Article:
In the modern digital age, we see technology improving our lives day by day. But when is it a hazard? Deepfaking could be the answer.
As a relatively new development in tech, deepfaking has been making waves littered with controversy. Unlike most new tech however, there seems to be no benefits to be found here. It constantly inspires doom and gloom headlines warning people of its dangers and advising against its use.
But what is it? Why does it exist? Why are people so keen on using it?
What is Deepfaking?
Deepfaking is a practice that enables the user to replace anyone’s face with another’s with minimal effort. To see deepfaking in action can be jarring to the casual observer. It is designed to be seamless, tricking the part of your brain that recognises faces. A low-tech equivalent of this phenomenon can be found when you see faces in everyday objects, like boxes and plugs.
While the function of the human brain is impossibly complex, it can still be easily deceived. One of the most fascinating demonstrations of this deception can be found on websites that use an AI (artificial intelligence) known as ‘StyleGAN’. At first, ‘StyleGAN’ seems harmless, showing you a single image of a human face. However, the true nature of seeing this technology, is that none of the people that it shows you actually exist. It mixes and matches features of real faces, chosen from a database of thousands, like a virtual Frankenstein. This is the true nature of ‘StyleGAN’, and other AI like it – it’s designed purely to trick your brain into seeing a real human face where there is none.
While the use of such a niche technology can seem novel, the implications of it are truly frightening. For one example – throughout Facebook and various dating apps and websites, catfishing is a real issue. This is where users pose as someone else, using an image of a real person they have found on the internet. To then imagine that we could land in a future where people can catfish using faces of people that don’t even exist makes this practice feel all the more dystopian.
Deepfaking as entertainment
Though this tangent may seem unrelated, it is exactly the logic that can be applied to the practice of deepfaking. Imagine this level of deception, but it’s now using videos of real people, except with faces that don’t belong to them. It is the kind of scenario one could expect to read in a science-fiction horror novel. One of the most egregious examples I could demonstrate is this video of ‘Tom Cruise’.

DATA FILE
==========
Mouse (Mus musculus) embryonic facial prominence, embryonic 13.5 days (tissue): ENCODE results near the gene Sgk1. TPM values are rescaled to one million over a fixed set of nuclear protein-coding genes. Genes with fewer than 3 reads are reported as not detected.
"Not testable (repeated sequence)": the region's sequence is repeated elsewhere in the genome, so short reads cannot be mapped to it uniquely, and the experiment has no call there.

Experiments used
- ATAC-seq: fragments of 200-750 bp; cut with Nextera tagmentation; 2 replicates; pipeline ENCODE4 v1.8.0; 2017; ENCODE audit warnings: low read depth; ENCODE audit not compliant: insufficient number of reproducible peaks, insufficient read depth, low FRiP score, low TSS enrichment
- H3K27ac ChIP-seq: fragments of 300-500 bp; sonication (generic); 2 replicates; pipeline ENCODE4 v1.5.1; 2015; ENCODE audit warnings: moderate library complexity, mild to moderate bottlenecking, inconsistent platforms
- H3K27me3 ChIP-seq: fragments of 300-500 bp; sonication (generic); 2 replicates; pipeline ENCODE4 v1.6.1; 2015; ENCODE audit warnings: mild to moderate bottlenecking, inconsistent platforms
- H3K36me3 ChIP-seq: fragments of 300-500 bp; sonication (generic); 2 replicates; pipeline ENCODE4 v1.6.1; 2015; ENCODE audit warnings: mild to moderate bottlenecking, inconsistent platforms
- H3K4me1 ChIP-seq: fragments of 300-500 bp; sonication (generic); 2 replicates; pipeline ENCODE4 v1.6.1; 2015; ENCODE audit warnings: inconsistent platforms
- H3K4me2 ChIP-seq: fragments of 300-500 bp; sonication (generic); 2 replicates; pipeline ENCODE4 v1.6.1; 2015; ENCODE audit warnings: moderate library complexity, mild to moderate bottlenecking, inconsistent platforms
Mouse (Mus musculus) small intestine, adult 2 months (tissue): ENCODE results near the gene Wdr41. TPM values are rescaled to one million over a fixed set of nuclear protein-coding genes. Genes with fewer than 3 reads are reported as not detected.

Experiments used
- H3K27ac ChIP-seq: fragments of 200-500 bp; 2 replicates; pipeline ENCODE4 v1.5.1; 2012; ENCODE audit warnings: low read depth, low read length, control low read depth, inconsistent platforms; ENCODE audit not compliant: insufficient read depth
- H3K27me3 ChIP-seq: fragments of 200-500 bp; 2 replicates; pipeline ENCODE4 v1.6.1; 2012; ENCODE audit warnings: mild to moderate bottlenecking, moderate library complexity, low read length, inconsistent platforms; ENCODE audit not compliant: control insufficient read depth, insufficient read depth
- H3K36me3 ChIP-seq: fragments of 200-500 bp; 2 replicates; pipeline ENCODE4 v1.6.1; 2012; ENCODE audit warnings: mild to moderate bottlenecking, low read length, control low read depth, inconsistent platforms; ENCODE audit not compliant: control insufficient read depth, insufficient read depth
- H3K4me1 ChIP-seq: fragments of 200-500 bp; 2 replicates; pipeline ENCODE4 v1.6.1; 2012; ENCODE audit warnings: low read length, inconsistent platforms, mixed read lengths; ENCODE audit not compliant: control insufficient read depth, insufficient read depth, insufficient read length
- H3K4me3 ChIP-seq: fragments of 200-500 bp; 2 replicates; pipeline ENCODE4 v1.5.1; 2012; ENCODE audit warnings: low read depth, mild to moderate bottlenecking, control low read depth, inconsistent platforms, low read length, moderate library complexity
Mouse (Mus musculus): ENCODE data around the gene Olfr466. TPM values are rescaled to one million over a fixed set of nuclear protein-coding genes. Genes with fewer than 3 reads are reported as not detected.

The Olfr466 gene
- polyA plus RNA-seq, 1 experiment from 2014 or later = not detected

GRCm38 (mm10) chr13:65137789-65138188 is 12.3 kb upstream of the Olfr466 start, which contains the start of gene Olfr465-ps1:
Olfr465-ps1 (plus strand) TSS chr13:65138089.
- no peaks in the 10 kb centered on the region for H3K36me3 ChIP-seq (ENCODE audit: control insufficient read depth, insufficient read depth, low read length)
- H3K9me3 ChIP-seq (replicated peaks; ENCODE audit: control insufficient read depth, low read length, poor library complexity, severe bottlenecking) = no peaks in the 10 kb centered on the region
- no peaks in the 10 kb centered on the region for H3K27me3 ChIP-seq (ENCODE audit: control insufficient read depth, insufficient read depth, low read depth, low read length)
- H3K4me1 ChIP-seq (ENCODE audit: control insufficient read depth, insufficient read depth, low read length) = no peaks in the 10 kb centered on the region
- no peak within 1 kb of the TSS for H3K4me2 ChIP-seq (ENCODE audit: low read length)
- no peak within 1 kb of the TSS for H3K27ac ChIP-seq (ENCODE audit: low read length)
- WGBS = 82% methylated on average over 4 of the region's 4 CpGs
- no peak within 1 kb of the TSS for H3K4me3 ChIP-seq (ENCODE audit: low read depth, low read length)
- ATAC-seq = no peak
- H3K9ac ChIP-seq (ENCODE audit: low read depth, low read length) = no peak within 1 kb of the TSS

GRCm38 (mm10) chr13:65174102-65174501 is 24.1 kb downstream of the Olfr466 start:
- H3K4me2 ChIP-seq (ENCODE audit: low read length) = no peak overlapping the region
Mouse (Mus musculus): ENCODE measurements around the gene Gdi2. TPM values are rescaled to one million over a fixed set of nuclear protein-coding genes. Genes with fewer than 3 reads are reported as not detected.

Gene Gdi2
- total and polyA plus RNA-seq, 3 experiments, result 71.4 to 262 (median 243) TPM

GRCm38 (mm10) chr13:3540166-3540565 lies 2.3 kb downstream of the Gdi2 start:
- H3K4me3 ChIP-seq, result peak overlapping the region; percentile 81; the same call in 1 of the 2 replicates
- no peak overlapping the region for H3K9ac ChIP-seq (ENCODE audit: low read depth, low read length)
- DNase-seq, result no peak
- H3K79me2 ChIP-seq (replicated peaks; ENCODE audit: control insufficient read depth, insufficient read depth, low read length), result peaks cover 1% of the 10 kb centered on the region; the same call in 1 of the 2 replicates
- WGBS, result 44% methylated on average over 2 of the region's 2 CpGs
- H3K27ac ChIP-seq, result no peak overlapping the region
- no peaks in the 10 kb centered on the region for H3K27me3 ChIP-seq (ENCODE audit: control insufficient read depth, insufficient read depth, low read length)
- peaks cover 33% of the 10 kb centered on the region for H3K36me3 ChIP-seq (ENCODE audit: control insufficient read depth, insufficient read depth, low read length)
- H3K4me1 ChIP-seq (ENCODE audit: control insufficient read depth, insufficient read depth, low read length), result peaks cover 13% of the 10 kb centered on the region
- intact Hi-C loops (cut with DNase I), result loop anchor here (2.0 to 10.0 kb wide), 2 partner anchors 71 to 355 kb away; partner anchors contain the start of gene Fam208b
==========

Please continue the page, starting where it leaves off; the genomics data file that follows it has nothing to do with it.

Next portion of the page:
Without the title of the video, you would reasonably believe that you were just watching Tom Cruise. However, nothing about this is real. This is merely an actor posing as a body double with Tom Cruise’s face plastered over his. The face is then gathered from hundreds of photos and videos of the real Tom Cruise as reference.
If watching this and reading this has creeped you out thus far, then you are having the correct reaction. In my view, nothing about this technology is exciting or promising. The emergence of deepfaking has already given world governments and news organisations many worries. Using this to imitate actors can seem fun at first, yet using it to imitate politicians like Putin should not.
This is the reality of Deepfaking. Using advanced technology to spread lies to the masses and inciting fear with words that were never even uttered.
As the above video demonstrates, truly anyone could make politicians say anything and the unaware masses are likely to believe it.
How can Deepfaking be stopped?
It is not an easy question to answer. Primarily because Deepfaking is often so difficult to spot if you don’t have the context of its usage. This is why it is so important to fact check what you see and hear online. Seeking citations to the words and actions of politicians over social media can go a long way to giving peace of mind. For this, I highly recommend seeking out websites like the famous Snopes.com to make sure what you are hearing and seeing is real.
My goal with this article was not to give you anxiety and make you second guess absolutely everything you see and hear on social media. Instead, I want to impart to you that if it sounds too good or too bad to be true, it’s important to make sure whether it is or isn’t. We live in a scary time with the technology we have at hand. So, make sure you’re always aware of the extent people online can go to frighten you.
As the old saying goes, keep your friends close and your enemies closer.